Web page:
Showing a caring side of truckers
AS bush fires swept across five states causing damage and hardship/ truckies showed what caring people they are.
Spy was in Tasmania in late December and early January and saw first-hand the work and effort many truck drivers put in to help others. Trucks were used to fight fires and deliver goods but it went much further than that.
I am speaking about the emotions many showed when concerned about their fellow drivers.
Spy had travelled through all of the worst affected areas in the Apple Isle, albeit days before the blazes swept through.
I was out of mobile phone range the day that more than 100 properties were destroyed by the burning forces of Mother Nature at Dunalley.
As I entered a town (hundreds of kilometres away), where phone range was restored, the text messages and calls came through.
Ten truckies who knew I was in Tasmania asked in different texted words or voice messages "Are you in Dunalley or the area where the fires have been?".
Most were from interstate drivers who had seen media reports on television on the fires.
But some were also from Tassie and other truckies down there told me similar stories of colleagues contacting them to check on their safety. I reckon that truckies overall would be amongst the most caring folk in Australia.
Tax this emission
WHILST sitting in the eating area of a Tasmanian roadhouse Spy witnessed this ripper.
A group of truckies were sitting together when one of their number silently passed wind.
The smell was less than nice and the conversation soon turned to which one was the culprit.
When one finally confessed another told him: "You should be charged carbon tax for that emission''.
There was laughter all round.
Smell was last straw
WHILST on the subject of bad odours, Spy was travelling several vehicles behind a truck on the Bass Hwy which was carrying a strange load of what looked like dark coloured hay.
To say the least it was an unpleasant experience so when Spy pulled up at the Detention River Roadhouse he had to ask the truck driver what in fact it was.
"It is pea straw which I am taking to Smithton where it will be used for gardens. It does stink and you are not the first one to ask me that question today," he said.
Following the leader
THE driver of a light rig was delivering milk to the hamlet of St Mary's in eastern Tassie which required a trip along a 6km hilly road.
With no passing lanes strategically placed, about 20 cars ended up behind him as the driver abided by the speed limit.
When he arrived at St Mary's and pulled up outside the bakery one of the passengers from a car which had been in the convoy remarked to him in a friendly manner.
"I thought you were a religious preacher because you had so many followers".
A VICTORIAN truckie who is renowned for being able to handle his fists became more-than-a-bit angry when he pulled up at Perth near Launceston in early January.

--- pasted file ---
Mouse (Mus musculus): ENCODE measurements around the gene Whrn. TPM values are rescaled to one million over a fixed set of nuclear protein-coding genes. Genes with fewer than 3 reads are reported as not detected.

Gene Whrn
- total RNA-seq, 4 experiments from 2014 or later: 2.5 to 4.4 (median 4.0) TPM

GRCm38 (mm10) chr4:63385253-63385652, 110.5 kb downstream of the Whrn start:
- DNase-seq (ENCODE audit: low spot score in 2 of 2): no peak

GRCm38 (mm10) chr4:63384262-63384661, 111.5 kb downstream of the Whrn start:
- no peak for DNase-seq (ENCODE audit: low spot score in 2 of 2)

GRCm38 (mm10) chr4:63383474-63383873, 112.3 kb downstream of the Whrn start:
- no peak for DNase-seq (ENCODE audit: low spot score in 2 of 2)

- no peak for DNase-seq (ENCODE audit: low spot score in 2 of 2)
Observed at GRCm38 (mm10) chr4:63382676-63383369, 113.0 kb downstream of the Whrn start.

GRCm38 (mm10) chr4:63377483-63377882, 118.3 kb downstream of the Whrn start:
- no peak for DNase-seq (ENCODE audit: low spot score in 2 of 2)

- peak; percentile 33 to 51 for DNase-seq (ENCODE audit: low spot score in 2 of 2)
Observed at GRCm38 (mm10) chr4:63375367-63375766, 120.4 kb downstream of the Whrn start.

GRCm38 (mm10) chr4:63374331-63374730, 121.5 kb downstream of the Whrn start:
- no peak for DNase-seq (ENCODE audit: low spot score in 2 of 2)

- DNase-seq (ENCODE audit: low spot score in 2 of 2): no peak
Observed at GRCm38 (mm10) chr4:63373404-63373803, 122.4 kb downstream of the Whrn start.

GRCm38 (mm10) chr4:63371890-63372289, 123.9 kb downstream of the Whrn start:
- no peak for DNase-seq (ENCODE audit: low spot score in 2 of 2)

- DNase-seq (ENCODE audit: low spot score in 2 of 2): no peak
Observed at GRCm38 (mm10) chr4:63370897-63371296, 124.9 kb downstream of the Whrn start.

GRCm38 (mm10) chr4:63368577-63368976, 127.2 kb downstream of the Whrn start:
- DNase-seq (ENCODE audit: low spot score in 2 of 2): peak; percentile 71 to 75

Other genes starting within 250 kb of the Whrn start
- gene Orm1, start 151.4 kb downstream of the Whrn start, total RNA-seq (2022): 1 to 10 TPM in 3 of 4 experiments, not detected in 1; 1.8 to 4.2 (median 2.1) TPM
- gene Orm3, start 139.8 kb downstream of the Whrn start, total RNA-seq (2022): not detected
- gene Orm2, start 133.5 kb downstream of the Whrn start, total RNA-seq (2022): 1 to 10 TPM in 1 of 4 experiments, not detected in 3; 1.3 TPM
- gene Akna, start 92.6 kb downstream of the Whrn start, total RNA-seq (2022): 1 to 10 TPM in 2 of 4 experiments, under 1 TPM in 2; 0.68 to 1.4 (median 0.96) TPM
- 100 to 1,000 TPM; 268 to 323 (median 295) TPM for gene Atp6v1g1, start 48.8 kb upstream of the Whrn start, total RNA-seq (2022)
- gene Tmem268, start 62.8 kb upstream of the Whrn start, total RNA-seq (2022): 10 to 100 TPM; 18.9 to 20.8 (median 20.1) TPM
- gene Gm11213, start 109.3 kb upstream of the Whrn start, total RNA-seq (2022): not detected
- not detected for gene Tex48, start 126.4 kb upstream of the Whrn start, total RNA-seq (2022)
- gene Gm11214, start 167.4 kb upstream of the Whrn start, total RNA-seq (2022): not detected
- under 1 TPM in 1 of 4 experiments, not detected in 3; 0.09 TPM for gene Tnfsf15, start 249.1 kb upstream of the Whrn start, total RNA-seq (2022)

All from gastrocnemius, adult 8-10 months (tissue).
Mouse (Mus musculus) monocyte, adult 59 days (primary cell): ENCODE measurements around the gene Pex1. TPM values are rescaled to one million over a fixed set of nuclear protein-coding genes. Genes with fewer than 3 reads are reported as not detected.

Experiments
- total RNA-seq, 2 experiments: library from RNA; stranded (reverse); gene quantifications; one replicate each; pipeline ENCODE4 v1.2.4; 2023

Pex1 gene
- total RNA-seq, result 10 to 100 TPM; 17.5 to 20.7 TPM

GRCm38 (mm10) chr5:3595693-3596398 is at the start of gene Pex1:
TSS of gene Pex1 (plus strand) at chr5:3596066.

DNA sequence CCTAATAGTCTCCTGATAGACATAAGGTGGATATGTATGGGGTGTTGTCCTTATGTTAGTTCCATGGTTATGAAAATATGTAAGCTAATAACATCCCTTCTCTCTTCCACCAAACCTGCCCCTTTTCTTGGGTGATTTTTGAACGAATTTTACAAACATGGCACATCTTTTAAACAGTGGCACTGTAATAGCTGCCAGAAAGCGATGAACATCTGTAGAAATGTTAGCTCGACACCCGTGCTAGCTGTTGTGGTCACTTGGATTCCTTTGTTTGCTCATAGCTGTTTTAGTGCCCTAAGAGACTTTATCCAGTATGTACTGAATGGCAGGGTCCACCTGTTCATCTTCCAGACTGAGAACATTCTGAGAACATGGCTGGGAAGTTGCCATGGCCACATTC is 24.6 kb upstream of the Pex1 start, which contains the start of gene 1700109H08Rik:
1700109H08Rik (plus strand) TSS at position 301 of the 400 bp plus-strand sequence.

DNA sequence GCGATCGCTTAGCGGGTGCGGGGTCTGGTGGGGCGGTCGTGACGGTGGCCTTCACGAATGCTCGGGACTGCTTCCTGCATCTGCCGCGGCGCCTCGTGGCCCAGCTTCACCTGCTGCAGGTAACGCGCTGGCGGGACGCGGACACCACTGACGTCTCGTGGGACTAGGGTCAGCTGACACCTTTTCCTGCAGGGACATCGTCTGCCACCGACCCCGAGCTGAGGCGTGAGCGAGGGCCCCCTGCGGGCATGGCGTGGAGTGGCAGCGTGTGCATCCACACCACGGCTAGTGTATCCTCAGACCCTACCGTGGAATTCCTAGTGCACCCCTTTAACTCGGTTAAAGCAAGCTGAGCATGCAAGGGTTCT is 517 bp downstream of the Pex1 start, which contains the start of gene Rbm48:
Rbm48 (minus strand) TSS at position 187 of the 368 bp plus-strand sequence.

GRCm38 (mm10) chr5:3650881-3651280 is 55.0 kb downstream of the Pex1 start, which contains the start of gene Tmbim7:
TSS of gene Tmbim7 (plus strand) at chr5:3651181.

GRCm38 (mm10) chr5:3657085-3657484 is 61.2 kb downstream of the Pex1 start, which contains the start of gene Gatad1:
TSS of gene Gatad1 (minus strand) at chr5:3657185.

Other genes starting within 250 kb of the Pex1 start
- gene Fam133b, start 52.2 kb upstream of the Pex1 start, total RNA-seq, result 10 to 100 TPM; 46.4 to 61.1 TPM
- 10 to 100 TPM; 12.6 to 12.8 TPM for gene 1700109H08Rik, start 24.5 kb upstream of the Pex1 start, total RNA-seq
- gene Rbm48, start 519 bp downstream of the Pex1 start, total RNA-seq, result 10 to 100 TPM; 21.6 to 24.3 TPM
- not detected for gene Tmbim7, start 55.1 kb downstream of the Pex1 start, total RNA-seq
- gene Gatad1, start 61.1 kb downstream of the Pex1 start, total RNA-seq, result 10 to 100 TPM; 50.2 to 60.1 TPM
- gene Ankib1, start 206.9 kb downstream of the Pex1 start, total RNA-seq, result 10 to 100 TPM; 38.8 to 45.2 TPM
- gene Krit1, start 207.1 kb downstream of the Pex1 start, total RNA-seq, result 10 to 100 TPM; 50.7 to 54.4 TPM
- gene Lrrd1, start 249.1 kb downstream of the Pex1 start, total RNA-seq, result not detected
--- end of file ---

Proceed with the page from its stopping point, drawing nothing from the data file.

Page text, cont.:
He saw six backpackers who were standing near their van laughing loudly at what he thought was his expense as they looked at his rig.
Our man asked one of the tourists just what was the joke and could they share it with him.
Turns out they were playing number plate scrabble and using his front number plate in the game.
Having saw the funny side of that the truckie didn't see the humour when he pulled into a nearby service station and saw another tourist light up a cigarette near a fuel bowser.
Chopper creates buzz
A veteran truckie driving along the road at Low Head at Georgetown in northern Tasmania had some concern when he thought he saw a helicopter crashing to terra firma.
He was travelling past the old pilot station precinct at Low Head and considered calling 000 to report the incident.
Spy was nearby and also saw a helicopter coming from the sky towards the ground at some speed.
It turned out to be a gent operating a rather large radio-controlled model helicopter.
"I looked out the corner of my eye as I drove past and really thought it was a small helicopter crashing,'' the truckie told Spy soon after.
Blitz stops Salvo
TASMANIAN cops were out in force over the holiday break conducting many random breath tests. The entrance to the historical hamlet of Campbell Town beside the Midlands or Heritage highway was a spot that received plenty of attention.
Hundreds of truckies travel through there daily and Spy can report that none, he knows of, were caught for drink driving.
A driver who was waiting to blow into the machine saw one test which attracted his attention.
"It was a lady who was a Salvation Army devotee and naturally she blew zero," he said.
Planning for miracles
THERE is a humorous sign hanging on the wall at the Derwent River Roadhouse which is between Hobart and Queenstown in southern Tasmania.
"Emergencies attended to immediately. Miracles take a little longer," it reads.
The roadhouse is patronised by many truckies and one told Spy about it. On the day Spy visited in early January it was raining cats and dogs as many other parts of the State were being ravaged by fires.
Wait for reply
BY the time truckies around Oz read this many would have broken their New Year's Resolutions.
Most who vowed to give up smoking, drinking and gambling would have fallen by the wayside.
A Queensland-based female driver Spy yarned who was holidaying in Hobart said her resolution was to "propose to her long time truckie boyfriend''.
Spy will keep readers posted if she does pop the big question.